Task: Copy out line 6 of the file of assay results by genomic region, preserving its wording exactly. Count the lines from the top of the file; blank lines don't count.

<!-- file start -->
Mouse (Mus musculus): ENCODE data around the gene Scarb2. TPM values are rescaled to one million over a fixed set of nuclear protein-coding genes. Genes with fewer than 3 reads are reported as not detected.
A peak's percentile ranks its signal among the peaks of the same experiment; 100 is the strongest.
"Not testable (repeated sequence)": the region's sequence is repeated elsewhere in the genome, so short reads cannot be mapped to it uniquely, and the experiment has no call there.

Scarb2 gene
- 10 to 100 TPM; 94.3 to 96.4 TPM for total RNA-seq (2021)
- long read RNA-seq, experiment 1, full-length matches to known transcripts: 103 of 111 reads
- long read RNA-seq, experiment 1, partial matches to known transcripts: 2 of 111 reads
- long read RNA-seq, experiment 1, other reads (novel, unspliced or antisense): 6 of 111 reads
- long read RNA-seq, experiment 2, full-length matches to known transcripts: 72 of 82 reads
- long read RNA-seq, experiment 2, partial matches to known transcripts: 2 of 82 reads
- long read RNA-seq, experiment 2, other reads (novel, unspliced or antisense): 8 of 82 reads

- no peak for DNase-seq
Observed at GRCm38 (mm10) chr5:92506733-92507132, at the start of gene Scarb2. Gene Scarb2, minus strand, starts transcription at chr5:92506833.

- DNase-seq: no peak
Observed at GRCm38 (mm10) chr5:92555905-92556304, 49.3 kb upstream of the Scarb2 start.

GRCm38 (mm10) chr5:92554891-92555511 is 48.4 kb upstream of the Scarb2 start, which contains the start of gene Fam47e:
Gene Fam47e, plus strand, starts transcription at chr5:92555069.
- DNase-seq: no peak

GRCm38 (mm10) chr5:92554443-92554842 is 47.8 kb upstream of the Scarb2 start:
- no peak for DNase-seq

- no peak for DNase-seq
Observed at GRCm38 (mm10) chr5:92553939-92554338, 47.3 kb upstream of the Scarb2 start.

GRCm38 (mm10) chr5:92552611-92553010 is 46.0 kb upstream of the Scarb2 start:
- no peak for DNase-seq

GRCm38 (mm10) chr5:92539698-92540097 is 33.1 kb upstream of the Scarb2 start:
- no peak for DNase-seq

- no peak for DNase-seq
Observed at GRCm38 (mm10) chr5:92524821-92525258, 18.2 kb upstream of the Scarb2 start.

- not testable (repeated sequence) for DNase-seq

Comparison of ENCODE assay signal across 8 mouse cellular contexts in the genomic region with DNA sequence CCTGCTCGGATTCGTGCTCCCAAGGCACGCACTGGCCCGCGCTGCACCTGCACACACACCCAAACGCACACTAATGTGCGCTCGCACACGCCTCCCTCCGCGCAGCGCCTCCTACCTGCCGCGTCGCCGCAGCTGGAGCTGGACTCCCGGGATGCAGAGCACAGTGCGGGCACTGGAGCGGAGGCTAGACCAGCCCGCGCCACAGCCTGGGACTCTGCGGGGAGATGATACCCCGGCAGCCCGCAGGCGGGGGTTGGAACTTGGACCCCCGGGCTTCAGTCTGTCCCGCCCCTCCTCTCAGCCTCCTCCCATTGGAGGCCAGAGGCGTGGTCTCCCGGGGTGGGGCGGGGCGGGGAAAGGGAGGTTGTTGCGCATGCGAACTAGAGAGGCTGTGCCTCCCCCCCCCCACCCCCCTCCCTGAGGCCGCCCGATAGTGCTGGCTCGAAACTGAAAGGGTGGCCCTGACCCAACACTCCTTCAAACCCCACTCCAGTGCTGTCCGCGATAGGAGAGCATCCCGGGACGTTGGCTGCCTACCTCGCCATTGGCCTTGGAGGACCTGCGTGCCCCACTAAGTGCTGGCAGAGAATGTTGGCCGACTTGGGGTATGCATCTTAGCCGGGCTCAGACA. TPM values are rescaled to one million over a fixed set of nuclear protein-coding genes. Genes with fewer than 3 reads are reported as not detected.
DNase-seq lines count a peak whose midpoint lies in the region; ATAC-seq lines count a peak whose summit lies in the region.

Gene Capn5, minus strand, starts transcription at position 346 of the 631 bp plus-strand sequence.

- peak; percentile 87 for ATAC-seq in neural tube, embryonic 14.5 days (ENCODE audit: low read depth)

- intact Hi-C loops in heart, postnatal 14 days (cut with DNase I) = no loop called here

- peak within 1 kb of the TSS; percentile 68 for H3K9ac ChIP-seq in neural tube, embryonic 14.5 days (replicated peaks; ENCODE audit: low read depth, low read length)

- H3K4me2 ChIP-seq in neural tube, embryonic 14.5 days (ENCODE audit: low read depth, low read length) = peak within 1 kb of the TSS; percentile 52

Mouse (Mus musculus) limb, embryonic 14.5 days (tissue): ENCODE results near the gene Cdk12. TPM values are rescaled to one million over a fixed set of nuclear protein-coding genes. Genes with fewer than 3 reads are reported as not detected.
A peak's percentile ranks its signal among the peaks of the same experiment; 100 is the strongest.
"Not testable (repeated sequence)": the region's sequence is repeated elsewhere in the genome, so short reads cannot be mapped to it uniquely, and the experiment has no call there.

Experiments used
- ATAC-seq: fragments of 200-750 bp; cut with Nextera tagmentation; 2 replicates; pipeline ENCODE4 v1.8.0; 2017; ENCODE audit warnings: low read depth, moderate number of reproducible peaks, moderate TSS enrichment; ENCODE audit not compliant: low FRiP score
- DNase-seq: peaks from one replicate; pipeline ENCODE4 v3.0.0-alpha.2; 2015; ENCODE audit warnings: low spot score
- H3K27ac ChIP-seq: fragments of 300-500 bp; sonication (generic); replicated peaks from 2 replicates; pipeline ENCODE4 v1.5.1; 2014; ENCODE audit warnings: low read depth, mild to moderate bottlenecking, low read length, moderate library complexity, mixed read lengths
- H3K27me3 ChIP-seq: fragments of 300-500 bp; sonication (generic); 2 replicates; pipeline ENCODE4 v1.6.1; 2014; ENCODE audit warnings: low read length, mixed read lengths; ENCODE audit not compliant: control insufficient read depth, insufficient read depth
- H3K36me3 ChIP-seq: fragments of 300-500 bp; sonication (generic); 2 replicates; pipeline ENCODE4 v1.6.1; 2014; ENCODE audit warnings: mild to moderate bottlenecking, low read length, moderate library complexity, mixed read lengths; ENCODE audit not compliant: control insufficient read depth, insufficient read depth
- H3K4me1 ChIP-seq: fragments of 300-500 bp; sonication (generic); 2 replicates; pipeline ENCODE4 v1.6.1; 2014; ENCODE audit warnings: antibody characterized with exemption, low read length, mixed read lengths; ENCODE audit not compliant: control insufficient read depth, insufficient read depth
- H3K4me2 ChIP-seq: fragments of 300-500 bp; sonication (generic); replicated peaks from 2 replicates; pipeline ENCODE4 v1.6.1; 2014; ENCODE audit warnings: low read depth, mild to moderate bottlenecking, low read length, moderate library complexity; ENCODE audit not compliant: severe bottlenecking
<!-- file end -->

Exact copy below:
- long read RNA-seq, experiment 1, full-length matches to known transcripts: 103 of 111 reads